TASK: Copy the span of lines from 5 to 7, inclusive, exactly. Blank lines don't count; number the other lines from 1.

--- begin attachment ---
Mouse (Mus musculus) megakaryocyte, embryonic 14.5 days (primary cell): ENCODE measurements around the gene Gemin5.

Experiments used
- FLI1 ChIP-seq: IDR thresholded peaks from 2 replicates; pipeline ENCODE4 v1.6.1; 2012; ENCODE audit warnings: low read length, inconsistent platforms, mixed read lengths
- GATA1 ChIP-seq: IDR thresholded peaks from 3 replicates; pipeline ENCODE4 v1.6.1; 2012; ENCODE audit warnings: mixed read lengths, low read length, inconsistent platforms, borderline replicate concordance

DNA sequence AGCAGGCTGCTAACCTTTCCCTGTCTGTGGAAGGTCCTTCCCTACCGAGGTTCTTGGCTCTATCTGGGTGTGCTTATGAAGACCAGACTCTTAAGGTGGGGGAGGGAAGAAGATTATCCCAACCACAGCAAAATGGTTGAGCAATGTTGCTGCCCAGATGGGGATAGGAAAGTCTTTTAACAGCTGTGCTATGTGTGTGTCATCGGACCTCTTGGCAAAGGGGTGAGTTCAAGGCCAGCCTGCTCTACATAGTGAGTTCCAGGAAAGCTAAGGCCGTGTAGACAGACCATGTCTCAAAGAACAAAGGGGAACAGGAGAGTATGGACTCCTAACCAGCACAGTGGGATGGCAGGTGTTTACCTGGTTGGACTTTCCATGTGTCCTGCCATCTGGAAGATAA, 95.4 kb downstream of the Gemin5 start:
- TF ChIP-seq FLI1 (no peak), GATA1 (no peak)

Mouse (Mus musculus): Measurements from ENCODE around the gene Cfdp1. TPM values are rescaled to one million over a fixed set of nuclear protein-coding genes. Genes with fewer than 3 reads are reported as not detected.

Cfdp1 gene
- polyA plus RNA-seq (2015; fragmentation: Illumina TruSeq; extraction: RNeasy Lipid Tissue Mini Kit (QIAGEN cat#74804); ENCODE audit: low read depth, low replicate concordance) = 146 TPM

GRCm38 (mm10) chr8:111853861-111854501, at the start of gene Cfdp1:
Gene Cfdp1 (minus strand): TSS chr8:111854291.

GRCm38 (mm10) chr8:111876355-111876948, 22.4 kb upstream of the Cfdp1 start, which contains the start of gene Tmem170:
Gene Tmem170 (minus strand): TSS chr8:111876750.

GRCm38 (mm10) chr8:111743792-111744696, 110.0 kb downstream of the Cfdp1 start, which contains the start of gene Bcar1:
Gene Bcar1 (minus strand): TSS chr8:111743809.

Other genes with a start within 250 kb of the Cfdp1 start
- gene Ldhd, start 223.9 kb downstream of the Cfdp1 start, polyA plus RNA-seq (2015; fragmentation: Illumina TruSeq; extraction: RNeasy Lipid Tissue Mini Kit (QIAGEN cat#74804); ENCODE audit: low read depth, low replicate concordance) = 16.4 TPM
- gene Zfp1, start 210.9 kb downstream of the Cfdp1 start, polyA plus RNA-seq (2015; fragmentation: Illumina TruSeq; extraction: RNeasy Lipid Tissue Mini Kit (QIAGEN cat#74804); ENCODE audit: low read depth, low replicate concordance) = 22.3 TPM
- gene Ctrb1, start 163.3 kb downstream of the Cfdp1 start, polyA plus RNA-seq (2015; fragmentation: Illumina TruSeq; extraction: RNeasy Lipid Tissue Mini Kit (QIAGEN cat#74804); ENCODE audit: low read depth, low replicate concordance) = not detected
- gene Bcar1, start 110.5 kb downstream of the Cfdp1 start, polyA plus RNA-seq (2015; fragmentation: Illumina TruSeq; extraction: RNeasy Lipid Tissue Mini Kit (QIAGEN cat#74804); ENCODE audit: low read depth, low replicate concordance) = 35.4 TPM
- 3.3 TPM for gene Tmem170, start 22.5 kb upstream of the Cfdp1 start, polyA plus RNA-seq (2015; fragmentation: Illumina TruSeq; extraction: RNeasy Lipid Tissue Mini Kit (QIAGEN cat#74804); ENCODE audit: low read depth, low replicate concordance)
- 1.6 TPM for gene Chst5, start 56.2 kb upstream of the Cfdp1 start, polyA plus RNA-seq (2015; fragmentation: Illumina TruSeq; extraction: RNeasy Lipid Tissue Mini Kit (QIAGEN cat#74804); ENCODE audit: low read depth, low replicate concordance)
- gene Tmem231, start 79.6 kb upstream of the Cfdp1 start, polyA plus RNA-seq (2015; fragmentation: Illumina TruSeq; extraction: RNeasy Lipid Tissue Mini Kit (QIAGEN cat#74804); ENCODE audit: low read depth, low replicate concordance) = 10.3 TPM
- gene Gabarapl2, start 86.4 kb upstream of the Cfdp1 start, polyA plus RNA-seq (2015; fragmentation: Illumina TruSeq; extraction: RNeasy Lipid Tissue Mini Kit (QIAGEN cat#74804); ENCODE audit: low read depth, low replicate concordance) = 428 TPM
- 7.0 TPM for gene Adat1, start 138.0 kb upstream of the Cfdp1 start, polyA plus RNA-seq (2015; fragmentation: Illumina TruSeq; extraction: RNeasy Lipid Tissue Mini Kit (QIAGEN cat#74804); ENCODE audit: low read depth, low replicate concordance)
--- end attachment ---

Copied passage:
DNA sequence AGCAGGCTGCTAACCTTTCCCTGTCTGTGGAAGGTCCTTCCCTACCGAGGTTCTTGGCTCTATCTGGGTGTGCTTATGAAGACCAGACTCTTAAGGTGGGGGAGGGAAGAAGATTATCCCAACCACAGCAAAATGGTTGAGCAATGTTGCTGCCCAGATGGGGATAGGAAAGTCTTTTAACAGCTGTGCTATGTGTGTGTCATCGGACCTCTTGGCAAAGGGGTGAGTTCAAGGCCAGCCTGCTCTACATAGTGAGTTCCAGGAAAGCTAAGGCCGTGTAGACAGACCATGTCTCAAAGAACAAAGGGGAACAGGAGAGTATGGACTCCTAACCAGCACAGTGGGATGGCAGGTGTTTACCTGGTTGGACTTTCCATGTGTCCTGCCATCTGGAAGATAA, 95.4 kb downstream of the Gemin5 start:
- TF ChIP-seq FLI1 (no peak), GATA1 (no peak)

Mouse (Mus musculus): Measurements from ENCODE around the gene Cfdp1. TPM values are rescaled to one million over a fixed set of nuclear protein-coding genes. Genes with fewer than 3 reads are reported as not detected.